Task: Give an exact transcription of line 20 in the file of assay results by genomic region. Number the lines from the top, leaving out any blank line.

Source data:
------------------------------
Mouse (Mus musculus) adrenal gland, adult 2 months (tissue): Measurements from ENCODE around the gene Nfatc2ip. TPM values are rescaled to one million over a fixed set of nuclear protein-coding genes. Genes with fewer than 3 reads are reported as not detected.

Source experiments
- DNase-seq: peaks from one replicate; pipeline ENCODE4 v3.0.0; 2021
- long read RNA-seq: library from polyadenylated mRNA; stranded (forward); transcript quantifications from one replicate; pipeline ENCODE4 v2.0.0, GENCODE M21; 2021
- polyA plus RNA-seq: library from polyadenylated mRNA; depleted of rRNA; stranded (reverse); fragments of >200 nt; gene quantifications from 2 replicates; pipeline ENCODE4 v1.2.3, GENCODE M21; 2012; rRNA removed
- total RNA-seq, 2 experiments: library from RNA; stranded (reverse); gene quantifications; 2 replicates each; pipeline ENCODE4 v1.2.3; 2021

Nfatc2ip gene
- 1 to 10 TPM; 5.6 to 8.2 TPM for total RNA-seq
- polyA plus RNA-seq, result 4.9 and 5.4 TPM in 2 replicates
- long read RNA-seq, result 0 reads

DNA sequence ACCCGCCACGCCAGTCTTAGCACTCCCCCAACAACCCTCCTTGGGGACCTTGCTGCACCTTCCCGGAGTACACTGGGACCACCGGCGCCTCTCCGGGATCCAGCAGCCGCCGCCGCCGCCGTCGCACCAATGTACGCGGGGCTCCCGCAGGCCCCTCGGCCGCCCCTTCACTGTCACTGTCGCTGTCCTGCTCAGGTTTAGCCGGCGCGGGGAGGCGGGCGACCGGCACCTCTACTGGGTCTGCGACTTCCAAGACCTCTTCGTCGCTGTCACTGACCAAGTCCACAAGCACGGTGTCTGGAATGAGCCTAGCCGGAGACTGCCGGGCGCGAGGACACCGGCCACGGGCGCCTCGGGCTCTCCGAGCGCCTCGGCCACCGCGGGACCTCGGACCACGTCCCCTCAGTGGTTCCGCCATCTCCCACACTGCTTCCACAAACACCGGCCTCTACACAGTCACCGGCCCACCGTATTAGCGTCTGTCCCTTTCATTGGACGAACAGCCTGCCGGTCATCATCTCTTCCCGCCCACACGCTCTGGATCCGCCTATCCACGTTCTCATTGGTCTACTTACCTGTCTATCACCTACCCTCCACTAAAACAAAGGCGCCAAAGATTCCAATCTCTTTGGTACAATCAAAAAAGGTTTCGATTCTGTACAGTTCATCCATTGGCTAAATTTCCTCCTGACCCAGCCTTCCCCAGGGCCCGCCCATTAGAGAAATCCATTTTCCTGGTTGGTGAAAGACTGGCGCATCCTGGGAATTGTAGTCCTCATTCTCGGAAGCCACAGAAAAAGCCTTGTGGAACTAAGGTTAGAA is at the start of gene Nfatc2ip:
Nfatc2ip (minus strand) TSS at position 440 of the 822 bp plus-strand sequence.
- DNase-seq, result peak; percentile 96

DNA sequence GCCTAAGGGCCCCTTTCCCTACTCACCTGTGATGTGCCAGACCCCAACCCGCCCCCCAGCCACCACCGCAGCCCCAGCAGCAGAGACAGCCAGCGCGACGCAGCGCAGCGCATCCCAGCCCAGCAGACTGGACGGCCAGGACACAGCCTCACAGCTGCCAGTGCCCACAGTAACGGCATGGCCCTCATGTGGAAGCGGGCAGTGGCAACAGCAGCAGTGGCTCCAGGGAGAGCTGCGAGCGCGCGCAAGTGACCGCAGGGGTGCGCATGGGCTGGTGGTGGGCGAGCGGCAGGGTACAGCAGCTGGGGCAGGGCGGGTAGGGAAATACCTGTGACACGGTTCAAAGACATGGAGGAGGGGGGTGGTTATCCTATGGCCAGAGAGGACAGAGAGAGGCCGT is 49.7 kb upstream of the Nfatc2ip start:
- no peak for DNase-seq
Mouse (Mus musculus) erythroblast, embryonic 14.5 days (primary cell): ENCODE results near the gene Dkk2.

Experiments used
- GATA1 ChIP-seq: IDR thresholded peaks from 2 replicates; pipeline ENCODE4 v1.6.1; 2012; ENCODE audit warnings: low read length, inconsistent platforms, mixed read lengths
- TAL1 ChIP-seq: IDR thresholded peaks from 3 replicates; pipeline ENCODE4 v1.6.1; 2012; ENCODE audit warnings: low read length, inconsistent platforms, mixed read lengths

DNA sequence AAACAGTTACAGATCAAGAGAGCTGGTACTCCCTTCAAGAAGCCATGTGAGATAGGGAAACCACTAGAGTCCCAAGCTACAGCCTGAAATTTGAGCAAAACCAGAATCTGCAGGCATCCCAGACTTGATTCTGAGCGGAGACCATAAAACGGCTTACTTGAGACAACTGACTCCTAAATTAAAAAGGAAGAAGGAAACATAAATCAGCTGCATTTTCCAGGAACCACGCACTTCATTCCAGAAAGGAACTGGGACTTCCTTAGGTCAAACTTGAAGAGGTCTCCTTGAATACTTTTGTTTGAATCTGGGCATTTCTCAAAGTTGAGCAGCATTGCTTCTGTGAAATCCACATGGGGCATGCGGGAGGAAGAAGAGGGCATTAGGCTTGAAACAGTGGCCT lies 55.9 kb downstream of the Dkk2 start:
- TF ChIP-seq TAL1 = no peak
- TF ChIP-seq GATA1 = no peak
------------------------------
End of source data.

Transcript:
DNA sequence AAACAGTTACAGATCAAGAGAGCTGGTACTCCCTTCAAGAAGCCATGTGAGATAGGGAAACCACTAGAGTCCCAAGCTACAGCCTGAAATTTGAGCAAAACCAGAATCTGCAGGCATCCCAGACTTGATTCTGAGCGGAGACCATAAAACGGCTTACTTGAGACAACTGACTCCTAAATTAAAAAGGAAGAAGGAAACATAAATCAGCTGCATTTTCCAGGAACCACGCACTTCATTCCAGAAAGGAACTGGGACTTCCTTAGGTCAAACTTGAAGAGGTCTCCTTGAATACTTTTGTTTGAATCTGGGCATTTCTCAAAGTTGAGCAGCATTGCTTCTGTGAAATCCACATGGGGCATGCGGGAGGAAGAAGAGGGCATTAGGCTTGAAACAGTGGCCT lies 55.9 kb downstream of the Dkk2 start: